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We explored the genetic architecture of metabolic risk factors of cardiovascular diseases (CVDs) and their clustering in Chinese boys and girls. Seven metabolic traits (body mass index [BMI], waist circumference [WC], systolic blood pressure [SBP], diastolic blood pressure [DBP], total cholesterol [TC], triglyceride [TG], and uric acid [UA]) were measured in a sample of 1016 twins between 8 and 17 years of age, recruited from the Qingdao Twin Registry. Cholesky, independent pathway, and common pathway models were used to identify the latent genetic structure behind the clustering of these metabolic traits. Genetic architecture of these metabolic traits was largely similar in boys and girls. The highest heritability was found for BMI (a2 = 0.63) in boys and TC (a2 = .69) in girls. Three heritable factors, adiposity (BMI and WC), blood pressure (SBP and DBP), and metabolite factors (TC, TG, and UA), which formed one higher-order latent phenotype, were identified. Latent genetic, common environmental, and unique environmental factors indirectly impacted the three factors through one single latent factor. Our results suggest that there is one latent factor influencing several metabolic traits, which are known risk factors of CVDs in young Chinese twins. Latent genetic, common environmental, and unique environmental factors indirectly imposed on them. These results inform strategies for gene pleiotropic discovery and intervening of CVD risk factors during childhood and adolescence.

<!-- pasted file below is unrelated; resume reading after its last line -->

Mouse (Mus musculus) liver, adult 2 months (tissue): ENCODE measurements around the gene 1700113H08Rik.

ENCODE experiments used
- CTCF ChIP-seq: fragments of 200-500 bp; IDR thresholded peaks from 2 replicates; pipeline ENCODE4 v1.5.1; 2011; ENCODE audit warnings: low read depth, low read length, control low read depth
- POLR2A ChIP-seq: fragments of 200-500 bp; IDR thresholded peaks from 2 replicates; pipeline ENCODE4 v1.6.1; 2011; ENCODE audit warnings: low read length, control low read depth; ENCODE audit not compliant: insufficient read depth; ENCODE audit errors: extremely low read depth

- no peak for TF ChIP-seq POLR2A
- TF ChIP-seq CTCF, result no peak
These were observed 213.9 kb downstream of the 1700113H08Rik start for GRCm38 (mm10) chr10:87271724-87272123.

Whether monozygotic (MZ) and dizygotic (DZ) twins differ from each other in a variety of phenotypes is important for genetic twin modeling and for inferences made from twin studies in general. We analyzed whether there were differences in individual, maternal and paternal education between MZ and DZ twins in a large pooled dataset. Information was gathered on individual education for 218,362 adult twins from 27 twin cohorts (53% females; 39% MZ twins), and on maternal and paternal education for 147,315 and 143,056 twins respectively, from 28 twin cohorts (52% females; 38% MZ twins). Together, we had information on individual or parental education from 42 twin cohorts representing 19 countries. The original education classifications were transformed to education years and analyzed using linear regression models. Overall, MZ males had 0.26 (95% CI [0.21, 0.31]) years and MZ females 0.17 (95% CI [0.12, 0.21]) years longer education than DZ twins. The zygosity difference became smaller in more recent birth cohorts for both males and females. Parental education was somewhat longer for fathers of DZ twins in cohorts born in 1990–1999 (0.16 years, 95% CI [0.08, 0.25]) and 2000 or later (0.11 years, 95% CI [0.00, 0.22]), compared with fathers of MZ twins. The results show that the years of both individual and parental education are largely similar in MZ and DZ twins. We suggest that the socio-economic differences between MZ and DZ twins are so small that inferences based upon genetic modeling of twin data are not affected.